A urethral stricture is scarring in or around the urethra that narrows or blocks the passageway through which urine flows from the bladder. The scarring can occur anywhere between the bladder and the tip of the penis
It is much more common in men than women. Common in young . In addition to uncomfortable urinary symptoms such as reduced flow rate and more frequent urination, a urethral stricture can lead to complications that include urinary tract infections, prostatitis, urinary retention and kidney damage.
The retrograde urethrogram and antegrade urethrogram are imaging techniques that can help to pinpoint the length, position, and severity of the stricture. This also helps to guide the treatment course.
1. Gradually stretching the narrowed area with Teflon tubes is called dilation
2. Cutting the stricture with a laser or knife using a specially designed cystoscope (urethrotomy)
3. Surgically removing the stricture and then re-joining the ends with stiches (anastomotic urethroplasty)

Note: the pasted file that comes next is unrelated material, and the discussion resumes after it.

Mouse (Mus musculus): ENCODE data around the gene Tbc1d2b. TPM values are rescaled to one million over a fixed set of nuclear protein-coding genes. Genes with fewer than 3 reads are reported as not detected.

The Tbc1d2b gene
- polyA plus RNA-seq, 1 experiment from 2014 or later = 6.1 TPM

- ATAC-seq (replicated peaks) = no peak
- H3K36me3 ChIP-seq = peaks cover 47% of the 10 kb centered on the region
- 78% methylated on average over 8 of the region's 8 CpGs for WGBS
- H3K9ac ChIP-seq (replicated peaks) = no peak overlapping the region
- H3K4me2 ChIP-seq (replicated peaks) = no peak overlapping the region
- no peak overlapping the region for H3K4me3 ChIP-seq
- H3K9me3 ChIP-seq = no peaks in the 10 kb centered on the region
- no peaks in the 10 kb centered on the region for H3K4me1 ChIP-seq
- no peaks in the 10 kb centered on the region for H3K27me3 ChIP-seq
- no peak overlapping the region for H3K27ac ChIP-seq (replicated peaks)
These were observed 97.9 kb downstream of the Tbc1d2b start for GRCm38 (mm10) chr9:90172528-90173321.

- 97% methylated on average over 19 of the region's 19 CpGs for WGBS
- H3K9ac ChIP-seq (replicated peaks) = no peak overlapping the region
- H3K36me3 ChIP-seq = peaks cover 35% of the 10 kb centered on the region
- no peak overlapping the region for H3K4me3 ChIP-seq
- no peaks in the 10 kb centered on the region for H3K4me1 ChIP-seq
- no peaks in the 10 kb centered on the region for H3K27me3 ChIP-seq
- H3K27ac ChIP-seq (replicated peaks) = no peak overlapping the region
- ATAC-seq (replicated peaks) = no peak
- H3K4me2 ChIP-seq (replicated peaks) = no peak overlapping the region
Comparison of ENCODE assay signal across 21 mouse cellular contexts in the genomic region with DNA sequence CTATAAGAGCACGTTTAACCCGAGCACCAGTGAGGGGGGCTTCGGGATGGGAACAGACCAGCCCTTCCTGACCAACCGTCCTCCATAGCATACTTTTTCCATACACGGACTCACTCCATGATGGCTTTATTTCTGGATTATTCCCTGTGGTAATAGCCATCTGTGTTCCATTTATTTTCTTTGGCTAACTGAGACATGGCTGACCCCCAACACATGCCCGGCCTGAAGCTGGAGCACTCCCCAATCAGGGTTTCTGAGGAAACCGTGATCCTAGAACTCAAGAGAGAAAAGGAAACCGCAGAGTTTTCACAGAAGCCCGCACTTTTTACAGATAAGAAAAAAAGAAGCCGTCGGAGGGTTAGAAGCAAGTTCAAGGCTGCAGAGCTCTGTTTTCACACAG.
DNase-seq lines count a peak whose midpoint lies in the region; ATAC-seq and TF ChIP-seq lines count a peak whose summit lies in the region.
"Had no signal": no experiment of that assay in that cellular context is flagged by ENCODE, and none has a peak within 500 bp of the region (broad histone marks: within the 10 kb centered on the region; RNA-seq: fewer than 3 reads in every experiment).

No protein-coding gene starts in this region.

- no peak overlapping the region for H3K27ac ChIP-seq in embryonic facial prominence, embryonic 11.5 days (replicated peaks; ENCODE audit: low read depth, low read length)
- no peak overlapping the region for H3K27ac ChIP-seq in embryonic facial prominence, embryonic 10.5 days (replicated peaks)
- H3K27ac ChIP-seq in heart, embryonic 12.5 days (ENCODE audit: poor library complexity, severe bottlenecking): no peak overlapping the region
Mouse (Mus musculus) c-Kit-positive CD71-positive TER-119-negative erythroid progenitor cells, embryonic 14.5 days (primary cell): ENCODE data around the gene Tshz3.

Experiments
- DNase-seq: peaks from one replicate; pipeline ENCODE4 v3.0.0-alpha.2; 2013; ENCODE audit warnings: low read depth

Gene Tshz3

4a. Graft of inner cheek mucosa taken
4b. The taken graft is used to reline the strictured part
Among the many approaches to treating strictures are gradually stretching them, a process called dilation; cutting the stricture with a laser or knife using a specially designed cystoscope (urethrotomy); and surgically removing the stricture and then reconstructing the area with grafts (anastomotic urethroplasty). The choice of treatment depends largely on the severity of the stricture. In minor cases in which the complication risk is low, doing nothing may be the best option; more moderate or severe cases are best addressed using either a minimally invasive or open surgical approach.
Department of Urology